I wanted to start a new project based on the songs I began to write last summer with Henrik Wikström. We had this vision of creating a contemporary rock theatre sort of thing but without the boring West End Musical connotations such ambitions are associated with these days. We had several guys in the studio testing and auditioning and all that but nothing seemed to gel. Then our record company called us and asked us to see Andreas. I knew who Andreas was from his punk band, who I actually was a big fan of, but his punk background seemed odd for what Henrik and I had in mind. But all it took was for Andreas to sing a few lines from one of the ballads we had written and we fell in love with his voice right away and just knew he was right. The fact that Andreas is also a driven songwriter and producer on his own is just like a massive bonus, haha. So we met for an initial breakfast, had Andreas singing some stuff in the studio and had formed Gravitonas, all within the same day. Creatively, it was nothing short of love at first sight.


So the Gravitonas album will be coming out in September – give us a little plug for it!  Which songs are you most excited about and what sort of sound can we expect from it?
The whole point with Gravitonas is that we are never going to give away any of our music in advance to any privileged listeners or talk about it before it is released before everybody can hear it, share it, and make up their own minds about it. We want to make music more democratic and a lot less speculative! On the other hand, Gravitonas will be released digitally and thorugh streaming in over 100 countries from day 1 with every release. Universal have totally bought our plan although it must be the first of its kind and not the way they have always worked before. This is the age of experimentation in the music industry. Having said this, like all debut albums, Gravitonas' debut album is going to be long and full of songs and very varied, as all debut albums ought to be, varied and experimental. That's all I can say for now.

One of the best shows I have ever been to was Army Of Lovers, BWO and Alcazar at G.A.Y. a few years back – how on earth did Jeremy Joseph convince you to do this show?! I thought I would never ever get to see Army Of Lovers live as I was just a teenager living in rural America when "Crucified" came out!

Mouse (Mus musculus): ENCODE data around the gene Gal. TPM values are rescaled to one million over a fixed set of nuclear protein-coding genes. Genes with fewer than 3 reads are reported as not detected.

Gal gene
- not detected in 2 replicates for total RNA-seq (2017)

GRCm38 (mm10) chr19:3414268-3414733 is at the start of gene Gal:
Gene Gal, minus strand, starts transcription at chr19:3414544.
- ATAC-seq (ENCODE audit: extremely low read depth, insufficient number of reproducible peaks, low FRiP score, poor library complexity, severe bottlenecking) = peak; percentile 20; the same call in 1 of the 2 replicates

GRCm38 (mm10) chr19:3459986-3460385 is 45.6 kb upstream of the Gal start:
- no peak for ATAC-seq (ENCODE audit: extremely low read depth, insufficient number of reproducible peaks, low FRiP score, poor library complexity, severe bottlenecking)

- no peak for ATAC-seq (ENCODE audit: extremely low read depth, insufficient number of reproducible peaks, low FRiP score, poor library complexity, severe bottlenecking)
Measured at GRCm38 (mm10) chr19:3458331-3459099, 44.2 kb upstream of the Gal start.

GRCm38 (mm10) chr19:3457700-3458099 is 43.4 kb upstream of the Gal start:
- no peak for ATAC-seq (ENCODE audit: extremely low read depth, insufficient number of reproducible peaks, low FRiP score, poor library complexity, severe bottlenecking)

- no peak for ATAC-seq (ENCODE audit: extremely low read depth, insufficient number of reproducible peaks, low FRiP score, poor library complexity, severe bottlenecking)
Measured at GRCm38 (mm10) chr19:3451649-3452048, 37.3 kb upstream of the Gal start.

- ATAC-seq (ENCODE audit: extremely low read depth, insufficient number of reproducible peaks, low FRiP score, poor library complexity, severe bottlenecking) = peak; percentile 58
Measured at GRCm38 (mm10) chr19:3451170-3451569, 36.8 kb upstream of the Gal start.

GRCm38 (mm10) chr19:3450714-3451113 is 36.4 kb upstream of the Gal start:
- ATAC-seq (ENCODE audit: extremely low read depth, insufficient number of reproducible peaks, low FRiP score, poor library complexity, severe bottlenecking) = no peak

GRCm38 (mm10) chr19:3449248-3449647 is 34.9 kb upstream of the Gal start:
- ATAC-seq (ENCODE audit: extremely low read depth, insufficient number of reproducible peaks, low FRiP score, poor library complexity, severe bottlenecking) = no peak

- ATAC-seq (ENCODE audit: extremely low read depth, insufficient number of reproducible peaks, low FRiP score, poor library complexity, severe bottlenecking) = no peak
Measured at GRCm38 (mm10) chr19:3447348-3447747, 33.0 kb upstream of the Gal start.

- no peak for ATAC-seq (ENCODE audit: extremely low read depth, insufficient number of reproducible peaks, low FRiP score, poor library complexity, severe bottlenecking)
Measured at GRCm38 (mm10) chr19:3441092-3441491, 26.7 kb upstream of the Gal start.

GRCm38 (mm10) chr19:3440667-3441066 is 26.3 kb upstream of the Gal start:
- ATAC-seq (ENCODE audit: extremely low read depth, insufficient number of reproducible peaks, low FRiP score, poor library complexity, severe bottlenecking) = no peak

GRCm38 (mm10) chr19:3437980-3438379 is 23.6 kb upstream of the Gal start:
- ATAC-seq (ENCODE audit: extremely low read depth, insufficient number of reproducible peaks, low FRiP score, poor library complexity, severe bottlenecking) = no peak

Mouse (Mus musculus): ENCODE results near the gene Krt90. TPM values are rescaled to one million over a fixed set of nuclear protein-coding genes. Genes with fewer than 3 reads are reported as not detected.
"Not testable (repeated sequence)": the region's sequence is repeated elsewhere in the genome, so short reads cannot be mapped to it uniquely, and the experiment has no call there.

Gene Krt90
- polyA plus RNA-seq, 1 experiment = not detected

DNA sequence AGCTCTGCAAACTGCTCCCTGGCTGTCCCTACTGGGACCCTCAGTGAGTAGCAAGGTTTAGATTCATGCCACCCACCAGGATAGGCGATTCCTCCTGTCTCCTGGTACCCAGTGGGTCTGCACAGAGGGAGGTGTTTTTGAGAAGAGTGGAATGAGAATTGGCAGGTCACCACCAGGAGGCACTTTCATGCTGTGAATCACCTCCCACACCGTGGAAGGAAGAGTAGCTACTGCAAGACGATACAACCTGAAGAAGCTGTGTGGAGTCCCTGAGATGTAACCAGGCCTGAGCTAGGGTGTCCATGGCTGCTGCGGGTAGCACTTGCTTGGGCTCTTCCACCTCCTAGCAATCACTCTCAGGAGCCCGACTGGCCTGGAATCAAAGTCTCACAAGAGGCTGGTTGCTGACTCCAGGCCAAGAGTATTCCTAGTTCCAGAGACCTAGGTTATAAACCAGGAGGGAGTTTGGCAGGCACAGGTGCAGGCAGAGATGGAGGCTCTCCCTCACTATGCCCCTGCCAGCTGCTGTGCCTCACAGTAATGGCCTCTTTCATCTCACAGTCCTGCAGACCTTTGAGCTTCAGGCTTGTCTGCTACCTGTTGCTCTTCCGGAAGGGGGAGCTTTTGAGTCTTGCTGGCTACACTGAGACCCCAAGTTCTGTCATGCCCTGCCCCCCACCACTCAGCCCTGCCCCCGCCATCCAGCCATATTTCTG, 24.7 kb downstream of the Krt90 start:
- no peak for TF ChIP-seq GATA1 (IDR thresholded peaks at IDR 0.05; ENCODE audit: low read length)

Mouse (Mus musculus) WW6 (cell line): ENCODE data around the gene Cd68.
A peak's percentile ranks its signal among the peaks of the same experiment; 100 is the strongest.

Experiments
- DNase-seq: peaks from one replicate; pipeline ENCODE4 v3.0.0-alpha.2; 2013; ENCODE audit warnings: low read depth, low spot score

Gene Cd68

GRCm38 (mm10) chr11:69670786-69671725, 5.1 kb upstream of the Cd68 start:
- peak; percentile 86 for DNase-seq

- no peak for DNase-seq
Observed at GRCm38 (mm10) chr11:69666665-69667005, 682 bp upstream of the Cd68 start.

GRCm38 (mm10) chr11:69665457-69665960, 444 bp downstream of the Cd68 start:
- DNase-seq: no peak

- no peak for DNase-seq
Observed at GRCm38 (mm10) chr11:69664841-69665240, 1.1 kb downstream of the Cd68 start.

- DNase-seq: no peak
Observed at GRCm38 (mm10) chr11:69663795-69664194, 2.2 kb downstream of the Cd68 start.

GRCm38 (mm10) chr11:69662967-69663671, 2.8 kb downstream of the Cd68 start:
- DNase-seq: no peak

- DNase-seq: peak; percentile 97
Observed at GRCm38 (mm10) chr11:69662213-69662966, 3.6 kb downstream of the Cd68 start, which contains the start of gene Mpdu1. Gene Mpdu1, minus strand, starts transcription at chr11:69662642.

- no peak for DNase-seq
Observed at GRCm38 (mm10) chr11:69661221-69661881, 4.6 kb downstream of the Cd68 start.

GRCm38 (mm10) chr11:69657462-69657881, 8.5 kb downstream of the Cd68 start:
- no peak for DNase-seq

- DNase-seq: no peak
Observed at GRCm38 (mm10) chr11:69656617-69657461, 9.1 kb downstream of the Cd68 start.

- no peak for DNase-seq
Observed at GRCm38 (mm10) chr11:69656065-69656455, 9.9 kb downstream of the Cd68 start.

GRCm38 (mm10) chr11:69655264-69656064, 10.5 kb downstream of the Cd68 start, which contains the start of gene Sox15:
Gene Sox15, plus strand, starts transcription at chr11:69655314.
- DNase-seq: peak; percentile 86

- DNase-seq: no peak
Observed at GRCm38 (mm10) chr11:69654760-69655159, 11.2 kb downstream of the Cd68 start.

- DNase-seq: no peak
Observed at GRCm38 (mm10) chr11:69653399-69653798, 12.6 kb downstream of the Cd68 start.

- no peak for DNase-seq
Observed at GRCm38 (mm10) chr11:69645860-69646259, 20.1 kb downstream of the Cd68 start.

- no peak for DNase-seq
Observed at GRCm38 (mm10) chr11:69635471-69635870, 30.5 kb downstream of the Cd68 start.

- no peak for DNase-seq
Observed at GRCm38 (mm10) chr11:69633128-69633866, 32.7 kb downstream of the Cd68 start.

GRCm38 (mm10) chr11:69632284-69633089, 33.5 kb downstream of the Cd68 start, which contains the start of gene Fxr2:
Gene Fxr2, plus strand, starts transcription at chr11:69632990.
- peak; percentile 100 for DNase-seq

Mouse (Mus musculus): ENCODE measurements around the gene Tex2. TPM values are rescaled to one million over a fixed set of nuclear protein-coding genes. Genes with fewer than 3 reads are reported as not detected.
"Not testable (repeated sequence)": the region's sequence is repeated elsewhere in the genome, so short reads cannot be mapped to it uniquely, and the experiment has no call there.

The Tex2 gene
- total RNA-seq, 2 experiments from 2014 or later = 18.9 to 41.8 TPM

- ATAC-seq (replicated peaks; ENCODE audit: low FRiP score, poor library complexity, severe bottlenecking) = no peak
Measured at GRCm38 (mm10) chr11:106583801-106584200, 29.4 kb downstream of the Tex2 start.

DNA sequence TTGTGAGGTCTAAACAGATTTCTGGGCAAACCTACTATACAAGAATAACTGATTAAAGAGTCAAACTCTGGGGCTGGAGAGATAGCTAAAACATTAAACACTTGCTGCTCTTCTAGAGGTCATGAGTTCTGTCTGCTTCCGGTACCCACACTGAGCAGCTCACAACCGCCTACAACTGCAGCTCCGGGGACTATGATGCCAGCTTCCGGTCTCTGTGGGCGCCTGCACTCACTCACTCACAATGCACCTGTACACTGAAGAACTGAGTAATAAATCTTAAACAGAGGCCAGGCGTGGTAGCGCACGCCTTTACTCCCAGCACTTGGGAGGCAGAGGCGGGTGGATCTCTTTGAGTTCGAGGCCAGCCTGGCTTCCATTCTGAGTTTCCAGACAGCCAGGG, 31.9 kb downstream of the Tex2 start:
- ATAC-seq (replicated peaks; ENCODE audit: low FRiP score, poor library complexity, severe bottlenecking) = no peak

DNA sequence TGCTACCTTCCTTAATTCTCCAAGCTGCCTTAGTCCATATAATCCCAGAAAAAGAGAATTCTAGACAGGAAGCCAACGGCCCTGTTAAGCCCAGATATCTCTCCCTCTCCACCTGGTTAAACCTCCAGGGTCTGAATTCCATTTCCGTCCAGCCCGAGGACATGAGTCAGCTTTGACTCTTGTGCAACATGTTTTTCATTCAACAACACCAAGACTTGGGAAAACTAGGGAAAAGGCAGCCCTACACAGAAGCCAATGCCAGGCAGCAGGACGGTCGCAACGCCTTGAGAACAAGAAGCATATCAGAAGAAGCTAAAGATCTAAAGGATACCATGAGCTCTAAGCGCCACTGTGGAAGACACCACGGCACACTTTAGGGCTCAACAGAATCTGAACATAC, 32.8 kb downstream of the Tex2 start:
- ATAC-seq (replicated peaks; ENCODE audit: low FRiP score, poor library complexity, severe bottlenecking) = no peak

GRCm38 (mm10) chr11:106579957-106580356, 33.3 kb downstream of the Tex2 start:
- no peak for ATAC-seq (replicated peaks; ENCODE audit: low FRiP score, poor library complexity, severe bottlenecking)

Because Jeremy Joseph is Jeremy Joseph. Once he gets his mind set on something he will make sure it happens. I wasn't too concerned with his plan for an Alexander Bard Night at G.A.Y. at first. I was more concerned with finding an excuse for reuniting Alcazar as a trio and put them back on stage and there could be no more suitable place to do it as Alcazar must be the ultimate G.A.Y act ever and BWO were already invited by Jeremy to come to G.A.Y and perform. So BWO just went with the ride and doing an Army Of Lovers playback while we were at it, well adorable Jeremy made a few phone calls behind my back and voila it all happened!  Army Of Lovers then of course went off to Moscow – how many Russian TV Producers were there at G.A.Y.? – and did a huge TV show with 150 dancers (lots of cossacks) on stage, in front of 20,000 people in Moscow's Olympic Stadium with some 70 million TV viewers. But that's another story, haha.

We notice that Gaga's "Telephone" is on your Spotify playlist – what was your reaction when the legendary music video dropped not too long ago?…

producer RedOne is an old friend of mine from Stockholm – his manager and I have been best friends for over 20 years- and I'm very happy for him about his massive success lately. There are also quite a lot of people at Universal who work with Gaga who will also be working with Gravitonas. So the connection between us is I guess quite organic. And with "Telephone" being one of her best tracks, it should be a given on our playlist. I guess we are all suffering from a bit of Gagaoverload at the moment (where does she get her energy from?, get me those pills!), but man, did pop music need her? We have been waiting for a Madonna 2.0 now for over 25 years, it was about time! Madonna can finally do a Cher and retire gracefully to Las Vegas now.

Which pop stars of today are inspiring to you? Who sort of makes you sit up and go "hey what they are doing is quite interesting…"